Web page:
Just imagine for a second how annoying and maddening it would be if you got up, were on your way to the park, work, meet a friend.. whatever… and the moment you step foot out your door, some larger than you man came up to you and was like, “Hey, honey – nice ass…” then five minutes later into your walk, another man walks up to you and says, “Mmm, mmm, mm nice legs…. nice dress… honey what you so up tight about? Smile, boy- dont be such a little bitch…”, then you finally get on the subway and sit down and sitting across from you poke each other and whistle and point at you, another man comes over to you and sits next to you, pressing his body into your space, over your neck, squashing you into your seat, and wants to know – your name, what you are doing, where you are going, and why not also indulge him – for he wants to know you age too…
      And this entire time this man is trying to press his body on yours… guess what – you don’t like it? You dont like your right to privacy, space, control over your body, and right to peace in general when you are out to be invaded, voluted, threatened.. and then you don’t like to be told you are the one who is in the wrong when you demonstrate to these men that they are the ones who are in the wrong… you don’t like any of this… So then, following your lead, my response to you is, “Well, honey – stop whining and make a list.” See how that goes?

  2. Ciara

    Another good mapping is and Hollaback is also all over the world in 64 cities and 22 countries. So, this is a great companion site that was started back in 2011 and has grown into a general mapping site, but also provides training and empowerment for combating street harassment.

  3. Yesterday, in Bed-Stuy, a 50(ish) aged man told me I looked nice, I replied the same to him. He started laughing.. wasn’t expecting that. Then he said he didn’t feel like he looked nice… My response was that it was hard in this summer heat for anyone to keep fresh looking.. to that he said, “What does your husband think about that.” Now this man had my attention. I turned to him and replied, “I could be gay, I think you should think twice about making assumptions about people.” He was even more taken by surprise – wasn’t expecting that either.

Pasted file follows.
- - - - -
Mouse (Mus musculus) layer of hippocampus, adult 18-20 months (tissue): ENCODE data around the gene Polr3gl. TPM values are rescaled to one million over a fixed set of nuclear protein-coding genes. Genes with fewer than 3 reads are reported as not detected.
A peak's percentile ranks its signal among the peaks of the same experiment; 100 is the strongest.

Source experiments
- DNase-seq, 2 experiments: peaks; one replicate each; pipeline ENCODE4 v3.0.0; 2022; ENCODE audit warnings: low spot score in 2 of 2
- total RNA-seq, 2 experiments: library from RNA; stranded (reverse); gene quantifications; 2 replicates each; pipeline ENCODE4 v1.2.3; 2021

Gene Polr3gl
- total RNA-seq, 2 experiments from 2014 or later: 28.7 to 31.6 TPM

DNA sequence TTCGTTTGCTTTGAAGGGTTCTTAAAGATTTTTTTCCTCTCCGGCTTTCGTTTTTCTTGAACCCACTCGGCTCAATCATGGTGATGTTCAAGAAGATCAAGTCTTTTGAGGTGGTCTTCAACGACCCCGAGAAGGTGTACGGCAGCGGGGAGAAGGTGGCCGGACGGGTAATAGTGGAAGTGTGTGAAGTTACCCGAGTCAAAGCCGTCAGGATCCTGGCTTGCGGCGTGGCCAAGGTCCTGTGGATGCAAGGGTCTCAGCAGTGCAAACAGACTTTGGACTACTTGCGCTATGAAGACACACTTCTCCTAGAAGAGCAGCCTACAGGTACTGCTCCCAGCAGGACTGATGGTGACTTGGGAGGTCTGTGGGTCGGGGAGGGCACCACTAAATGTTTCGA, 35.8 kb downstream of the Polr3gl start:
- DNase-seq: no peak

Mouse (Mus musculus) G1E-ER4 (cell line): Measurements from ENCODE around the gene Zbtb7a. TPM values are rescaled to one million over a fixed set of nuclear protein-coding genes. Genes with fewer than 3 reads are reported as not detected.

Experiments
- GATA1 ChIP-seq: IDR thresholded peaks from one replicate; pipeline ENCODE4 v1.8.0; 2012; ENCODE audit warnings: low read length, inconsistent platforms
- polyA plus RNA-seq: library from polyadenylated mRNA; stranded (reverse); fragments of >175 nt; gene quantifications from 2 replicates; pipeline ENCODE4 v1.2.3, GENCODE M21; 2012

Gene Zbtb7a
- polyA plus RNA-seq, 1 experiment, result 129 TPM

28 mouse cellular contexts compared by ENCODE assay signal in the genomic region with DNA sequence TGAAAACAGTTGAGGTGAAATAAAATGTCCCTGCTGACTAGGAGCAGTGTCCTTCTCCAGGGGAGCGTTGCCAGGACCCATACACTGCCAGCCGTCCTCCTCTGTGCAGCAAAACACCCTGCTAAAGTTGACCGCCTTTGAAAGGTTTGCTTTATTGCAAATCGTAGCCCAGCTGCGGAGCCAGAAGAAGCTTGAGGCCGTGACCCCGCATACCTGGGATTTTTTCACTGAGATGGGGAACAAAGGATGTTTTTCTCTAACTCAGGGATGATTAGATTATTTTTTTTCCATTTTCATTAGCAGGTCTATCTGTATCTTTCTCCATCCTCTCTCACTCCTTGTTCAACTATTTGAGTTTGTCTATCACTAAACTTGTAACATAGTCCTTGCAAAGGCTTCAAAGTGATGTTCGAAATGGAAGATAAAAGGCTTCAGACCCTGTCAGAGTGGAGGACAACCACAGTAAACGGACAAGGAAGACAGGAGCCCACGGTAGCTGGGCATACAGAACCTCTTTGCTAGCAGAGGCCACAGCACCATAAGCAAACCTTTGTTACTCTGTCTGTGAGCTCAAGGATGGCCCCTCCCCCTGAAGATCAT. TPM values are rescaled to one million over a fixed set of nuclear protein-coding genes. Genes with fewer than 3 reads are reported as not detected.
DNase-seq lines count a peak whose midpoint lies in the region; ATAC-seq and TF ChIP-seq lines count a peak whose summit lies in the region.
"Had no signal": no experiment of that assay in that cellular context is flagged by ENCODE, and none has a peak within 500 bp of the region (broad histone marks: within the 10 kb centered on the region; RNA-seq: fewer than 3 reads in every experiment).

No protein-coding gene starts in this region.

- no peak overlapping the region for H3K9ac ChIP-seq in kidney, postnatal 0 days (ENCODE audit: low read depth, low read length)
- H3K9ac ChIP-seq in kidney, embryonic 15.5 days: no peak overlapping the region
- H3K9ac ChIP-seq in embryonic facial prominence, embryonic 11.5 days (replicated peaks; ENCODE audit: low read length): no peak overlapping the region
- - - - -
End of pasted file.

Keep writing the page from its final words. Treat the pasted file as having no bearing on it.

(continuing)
Don’t these men see how ridiculous they are making themselves out to be. There is a clear difference between saying hello and being neighborly versus some man coming up to any woman, much alone one much younger than they, and sharing their “thoughts” about that person.
    Are you that insecure of a person that you approach a stranger, tell them what you think about their body, knowing they don’t give a damn about what you think… wow, and then you expect the situation to turn out well in your favor.
    Well, congratulations then.. I noticed… I noticed you for yet another insecure, sexist, pathetic, empty person that you are, and how too typical of a person your sexism makes you too.
    Men harassing women on the street is a form of trying to control women, our movements, our psychological and physical space of our neighborhoods, of our rights to live freely.
    It amazes me how many women have come forward to demand the police department from targeting and harassing men with their racist/gender-biased stop and frisk program, yet I do not see men coming forward in such numbers to demand that men stop targeting and harassing women from threatening sexism.
    We need to recognize each other’s humanity and all of us will be better persons and live out better lives.